- Wear the same thing every day. I have a handful of clothes I wear: grey or black T-shirts, with my one pair of jeans (or shorts, if I’m at home). I can throw any of the shirts on with my jeans or shorts, so I don’t think about what I wear. This rule isn’t for everyone, obviously!
- Eat the same thing every day. Honestly, I’ve long been a foodie, and I really love food, but I discovered that eating out at delicious restaurants and cooking gourmet meals not only is bad for your waistline and your wallet, but takes up so much time and energy. So I reserve those things for special days, and the rest of the time I just eat the same exact meals almost every day. The specific meals change over time, but I’ll generally eat the same meal for lunch and dinner for about 6 months or longer. This isn’t for everyone, I know. Recently I’ve been eating tempeh with veggies every day, two meals a day (I eat steel-cut oats with berries and flaxseed for breakfast only on strength-training days). Before that it was tempeh. Before that, scrambled tofu, and before that three-bean chili. Lots of veggies means huge health benefits. I don’t eat lots of grains, and snack on fruits. I only eat the sweets or refined grains socially, on those special days, and honestly I don’t miss them at all. The main point isn’t in the specifics — it’s that I cook the food in big batches and eat that food for about 3-4 days.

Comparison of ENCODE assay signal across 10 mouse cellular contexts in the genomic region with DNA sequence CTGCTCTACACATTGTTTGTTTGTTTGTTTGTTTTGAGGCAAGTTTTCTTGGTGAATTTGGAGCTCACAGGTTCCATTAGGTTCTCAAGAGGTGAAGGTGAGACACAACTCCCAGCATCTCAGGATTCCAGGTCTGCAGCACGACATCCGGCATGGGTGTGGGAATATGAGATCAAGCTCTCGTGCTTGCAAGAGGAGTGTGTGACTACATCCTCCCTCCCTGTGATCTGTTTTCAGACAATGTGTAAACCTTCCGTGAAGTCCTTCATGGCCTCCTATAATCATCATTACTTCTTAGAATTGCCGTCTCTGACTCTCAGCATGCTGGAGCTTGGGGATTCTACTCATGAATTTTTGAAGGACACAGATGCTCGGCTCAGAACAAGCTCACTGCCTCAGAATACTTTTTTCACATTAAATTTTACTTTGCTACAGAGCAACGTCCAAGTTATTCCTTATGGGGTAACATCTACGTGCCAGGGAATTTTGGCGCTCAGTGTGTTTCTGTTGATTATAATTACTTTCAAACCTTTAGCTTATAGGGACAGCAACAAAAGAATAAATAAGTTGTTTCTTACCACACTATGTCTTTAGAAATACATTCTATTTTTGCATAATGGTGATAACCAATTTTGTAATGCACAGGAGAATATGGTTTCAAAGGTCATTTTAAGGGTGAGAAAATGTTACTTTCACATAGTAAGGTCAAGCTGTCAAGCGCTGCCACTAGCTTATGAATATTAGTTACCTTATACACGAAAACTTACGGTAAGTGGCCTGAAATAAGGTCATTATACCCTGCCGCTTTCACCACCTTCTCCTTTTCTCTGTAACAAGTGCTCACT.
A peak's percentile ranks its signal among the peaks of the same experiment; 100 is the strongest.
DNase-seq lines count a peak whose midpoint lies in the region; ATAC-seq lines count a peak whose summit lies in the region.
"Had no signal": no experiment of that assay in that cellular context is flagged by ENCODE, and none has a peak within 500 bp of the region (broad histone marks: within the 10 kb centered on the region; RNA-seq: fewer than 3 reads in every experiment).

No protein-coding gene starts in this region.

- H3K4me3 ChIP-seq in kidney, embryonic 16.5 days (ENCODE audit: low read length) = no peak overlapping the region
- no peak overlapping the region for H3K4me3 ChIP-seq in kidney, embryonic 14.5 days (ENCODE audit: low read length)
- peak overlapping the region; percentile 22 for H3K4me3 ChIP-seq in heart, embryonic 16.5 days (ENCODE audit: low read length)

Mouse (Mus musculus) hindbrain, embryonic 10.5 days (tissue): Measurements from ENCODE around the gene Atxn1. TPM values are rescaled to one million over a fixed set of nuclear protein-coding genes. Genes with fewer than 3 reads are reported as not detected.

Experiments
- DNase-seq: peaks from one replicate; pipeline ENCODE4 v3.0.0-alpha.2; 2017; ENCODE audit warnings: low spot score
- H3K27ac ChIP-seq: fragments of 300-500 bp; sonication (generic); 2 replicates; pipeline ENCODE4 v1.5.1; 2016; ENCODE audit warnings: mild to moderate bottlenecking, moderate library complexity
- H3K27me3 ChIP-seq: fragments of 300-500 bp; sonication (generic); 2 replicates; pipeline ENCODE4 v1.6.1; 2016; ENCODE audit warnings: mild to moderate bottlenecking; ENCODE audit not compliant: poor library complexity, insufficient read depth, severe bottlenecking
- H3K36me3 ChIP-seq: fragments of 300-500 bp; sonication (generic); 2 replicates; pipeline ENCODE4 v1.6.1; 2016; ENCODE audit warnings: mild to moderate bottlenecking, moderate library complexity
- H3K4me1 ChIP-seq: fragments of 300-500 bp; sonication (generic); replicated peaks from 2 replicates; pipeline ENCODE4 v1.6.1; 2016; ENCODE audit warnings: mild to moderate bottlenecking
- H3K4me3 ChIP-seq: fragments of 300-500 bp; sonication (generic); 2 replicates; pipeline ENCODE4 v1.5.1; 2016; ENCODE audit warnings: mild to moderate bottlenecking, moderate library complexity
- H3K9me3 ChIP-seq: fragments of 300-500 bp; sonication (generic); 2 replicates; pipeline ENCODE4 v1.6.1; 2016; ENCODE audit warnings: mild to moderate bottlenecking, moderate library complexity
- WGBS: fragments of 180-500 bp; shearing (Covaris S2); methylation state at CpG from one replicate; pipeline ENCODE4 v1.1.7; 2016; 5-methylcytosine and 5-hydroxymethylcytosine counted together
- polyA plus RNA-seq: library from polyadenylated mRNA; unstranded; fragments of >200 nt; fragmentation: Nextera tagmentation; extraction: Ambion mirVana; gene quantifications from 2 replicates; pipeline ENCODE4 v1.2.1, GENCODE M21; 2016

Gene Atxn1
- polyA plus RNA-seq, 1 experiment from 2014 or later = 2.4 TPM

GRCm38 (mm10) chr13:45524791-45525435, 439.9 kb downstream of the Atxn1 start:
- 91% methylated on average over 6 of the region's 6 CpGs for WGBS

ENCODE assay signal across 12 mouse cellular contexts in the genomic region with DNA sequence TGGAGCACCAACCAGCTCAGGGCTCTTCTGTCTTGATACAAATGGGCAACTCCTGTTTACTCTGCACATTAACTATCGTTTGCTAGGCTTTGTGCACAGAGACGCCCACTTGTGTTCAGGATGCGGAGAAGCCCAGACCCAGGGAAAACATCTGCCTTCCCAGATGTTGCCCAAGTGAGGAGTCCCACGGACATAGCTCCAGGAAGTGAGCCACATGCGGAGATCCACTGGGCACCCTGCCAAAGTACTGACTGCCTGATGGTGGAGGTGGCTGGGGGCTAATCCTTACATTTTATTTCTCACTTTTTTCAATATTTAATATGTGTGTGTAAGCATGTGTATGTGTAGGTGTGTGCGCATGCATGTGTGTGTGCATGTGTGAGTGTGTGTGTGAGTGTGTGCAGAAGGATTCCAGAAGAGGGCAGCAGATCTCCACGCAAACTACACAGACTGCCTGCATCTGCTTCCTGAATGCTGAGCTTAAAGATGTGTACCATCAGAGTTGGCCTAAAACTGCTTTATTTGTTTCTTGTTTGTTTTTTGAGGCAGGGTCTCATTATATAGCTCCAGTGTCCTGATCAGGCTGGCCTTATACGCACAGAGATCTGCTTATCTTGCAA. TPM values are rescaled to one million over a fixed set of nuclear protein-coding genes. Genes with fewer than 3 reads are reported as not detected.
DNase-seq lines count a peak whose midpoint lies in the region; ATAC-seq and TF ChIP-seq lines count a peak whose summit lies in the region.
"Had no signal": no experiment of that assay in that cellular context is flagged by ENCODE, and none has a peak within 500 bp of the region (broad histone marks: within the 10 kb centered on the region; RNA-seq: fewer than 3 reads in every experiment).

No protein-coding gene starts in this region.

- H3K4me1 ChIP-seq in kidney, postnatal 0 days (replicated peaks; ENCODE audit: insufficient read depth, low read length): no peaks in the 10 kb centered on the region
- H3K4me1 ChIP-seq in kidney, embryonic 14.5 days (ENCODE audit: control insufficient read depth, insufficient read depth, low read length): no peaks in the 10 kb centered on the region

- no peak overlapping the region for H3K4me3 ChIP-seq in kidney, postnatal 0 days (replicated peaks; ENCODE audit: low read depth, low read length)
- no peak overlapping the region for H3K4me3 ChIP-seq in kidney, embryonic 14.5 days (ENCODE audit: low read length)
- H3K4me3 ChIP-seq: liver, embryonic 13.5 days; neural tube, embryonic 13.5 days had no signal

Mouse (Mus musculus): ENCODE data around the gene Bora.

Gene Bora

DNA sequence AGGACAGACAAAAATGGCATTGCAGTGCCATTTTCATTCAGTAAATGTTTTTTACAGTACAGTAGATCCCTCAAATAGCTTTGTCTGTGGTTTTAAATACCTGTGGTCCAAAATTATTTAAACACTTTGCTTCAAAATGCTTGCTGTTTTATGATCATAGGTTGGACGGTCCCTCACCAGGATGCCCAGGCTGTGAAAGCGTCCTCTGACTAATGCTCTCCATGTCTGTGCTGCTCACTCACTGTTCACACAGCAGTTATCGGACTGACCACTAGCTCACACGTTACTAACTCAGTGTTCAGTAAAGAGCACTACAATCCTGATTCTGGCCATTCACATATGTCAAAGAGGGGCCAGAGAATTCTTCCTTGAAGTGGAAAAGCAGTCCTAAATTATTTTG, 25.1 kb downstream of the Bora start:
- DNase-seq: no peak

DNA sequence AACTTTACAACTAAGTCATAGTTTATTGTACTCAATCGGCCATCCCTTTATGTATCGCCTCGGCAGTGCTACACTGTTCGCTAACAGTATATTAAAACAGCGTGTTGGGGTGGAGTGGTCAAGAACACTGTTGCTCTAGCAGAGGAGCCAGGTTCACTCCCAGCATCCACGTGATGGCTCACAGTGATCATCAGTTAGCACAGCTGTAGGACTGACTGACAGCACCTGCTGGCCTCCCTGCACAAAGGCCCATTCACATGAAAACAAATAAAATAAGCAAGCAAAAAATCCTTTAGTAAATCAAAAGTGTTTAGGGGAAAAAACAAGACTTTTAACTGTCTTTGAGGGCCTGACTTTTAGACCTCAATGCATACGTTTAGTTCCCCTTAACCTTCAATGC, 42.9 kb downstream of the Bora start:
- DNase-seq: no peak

- Put limits on certain things. There are things I really enjoy, but I’ve found that if I overdo them, they’re not so good for me. And because I like them so much, I tend to overdo them. So moderation through limits. Some examples: I limit my online reading to two 30-minute sessions a day, and recently I’ve limited myself to one (1) glass of red wine in the evening, half (1/2) a cup of coffee in the morning, two (2) sweets on the weekends. These might change over time, but right now they’re working brilliantly. I enjoy the things, but don’t overdo them.
- Treat an activity like a sacred ritual. This is the part I forget the most, but I’ve been getting better at remembering. Here’s the idea: every single thing we do can be done as an afterthought, like something you’re just getting through to get to something more important … or it can be elevated to something sacred, like performing sacred rites. Washing your hands? Take a moment to realize how much of a miracle this act is (many people don’t have water for basic hygiene), take a breath, and truly pay attention as you go through this sacred hand-washing ritual. Do your dishes the same way: every dish a miracle, every sensation elevated to a new importance, every drop of water a gem worth paying attention to. This applies to every activity: writing, responding to an email, listening to a friend, playing with a child, taking a shower, going for a walk, paying bills. Worthy of your full attention, worthy of joy and appreciation.
In actuality, I forget to follow some of these rules sometimes, but when I remember, things are much simpler. And so I endeavor to remember.